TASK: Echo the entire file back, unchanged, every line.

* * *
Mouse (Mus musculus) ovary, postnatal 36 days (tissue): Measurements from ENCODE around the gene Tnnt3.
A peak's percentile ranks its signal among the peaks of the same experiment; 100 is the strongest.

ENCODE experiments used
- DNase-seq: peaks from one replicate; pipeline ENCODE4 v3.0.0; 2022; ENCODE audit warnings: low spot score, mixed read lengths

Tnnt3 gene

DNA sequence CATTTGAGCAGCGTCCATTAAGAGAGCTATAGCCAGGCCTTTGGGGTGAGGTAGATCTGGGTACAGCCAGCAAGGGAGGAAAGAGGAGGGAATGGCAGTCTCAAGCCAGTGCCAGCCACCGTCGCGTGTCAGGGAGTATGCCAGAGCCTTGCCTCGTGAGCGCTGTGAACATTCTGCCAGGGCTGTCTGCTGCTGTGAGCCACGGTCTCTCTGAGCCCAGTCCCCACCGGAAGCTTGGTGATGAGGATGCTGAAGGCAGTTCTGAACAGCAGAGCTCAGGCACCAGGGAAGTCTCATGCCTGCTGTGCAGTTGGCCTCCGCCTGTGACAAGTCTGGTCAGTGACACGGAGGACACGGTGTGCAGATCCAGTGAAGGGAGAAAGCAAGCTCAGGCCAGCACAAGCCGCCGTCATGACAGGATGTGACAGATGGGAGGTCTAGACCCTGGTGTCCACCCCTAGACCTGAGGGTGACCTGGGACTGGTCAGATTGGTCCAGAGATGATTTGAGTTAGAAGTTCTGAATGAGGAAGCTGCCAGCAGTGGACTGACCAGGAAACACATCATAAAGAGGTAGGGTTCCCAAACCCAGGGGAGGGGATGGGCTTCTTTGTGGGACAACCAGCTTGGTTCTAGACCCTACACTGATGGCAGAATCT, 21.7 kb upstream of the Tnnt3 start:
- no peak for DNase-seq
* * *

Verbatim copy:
Mouse (Mus musculus) ovary, postnatal 36 days (tissue): Measurements from ENCODE around the gene Tnnt3.
A peak's percentile ranks its signal among the peaks of the same experiment; 100 is the strongest.

ENCODE experiments used
- DNase-seq: peaks from one replicate; pipeline ENCODE4 v3.0.0; 2022; ENCODE audit warnings: low spot score, mixed read lengths

Tnnt3 gene

DNA sequence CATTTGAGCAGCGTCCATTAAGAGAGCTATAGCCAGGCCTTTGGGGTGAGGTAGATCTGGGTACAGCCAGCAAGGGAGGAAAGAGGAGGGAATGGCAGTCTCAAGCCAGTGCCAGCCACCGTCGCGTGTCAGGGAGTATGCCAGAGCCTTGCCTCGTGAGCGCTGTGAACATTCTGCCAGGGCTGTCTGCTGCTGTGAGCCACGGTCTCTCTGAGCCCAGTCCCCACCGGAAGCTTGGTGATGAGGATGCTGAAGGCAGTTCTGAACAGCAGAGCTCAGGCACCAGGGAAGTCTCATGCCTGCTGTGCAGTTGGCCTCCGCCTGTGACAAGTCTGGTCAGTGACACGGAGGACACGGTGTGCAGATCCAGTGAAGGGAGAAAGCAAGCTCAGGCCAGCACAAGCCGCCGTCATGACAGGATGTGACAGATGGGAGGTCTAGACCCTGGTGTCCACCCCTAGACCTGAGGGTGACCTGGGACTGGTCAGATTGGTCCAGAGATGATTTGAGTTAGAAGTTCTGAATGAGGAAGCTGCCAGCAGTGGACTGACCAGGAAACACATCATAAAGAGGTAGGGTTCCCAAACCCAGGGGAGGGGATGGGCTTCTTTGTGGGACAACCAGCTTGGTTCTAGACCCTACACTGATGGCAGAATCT, 21.7 kb upstream of the Tnnt3 start:
- no peak for DNase-seq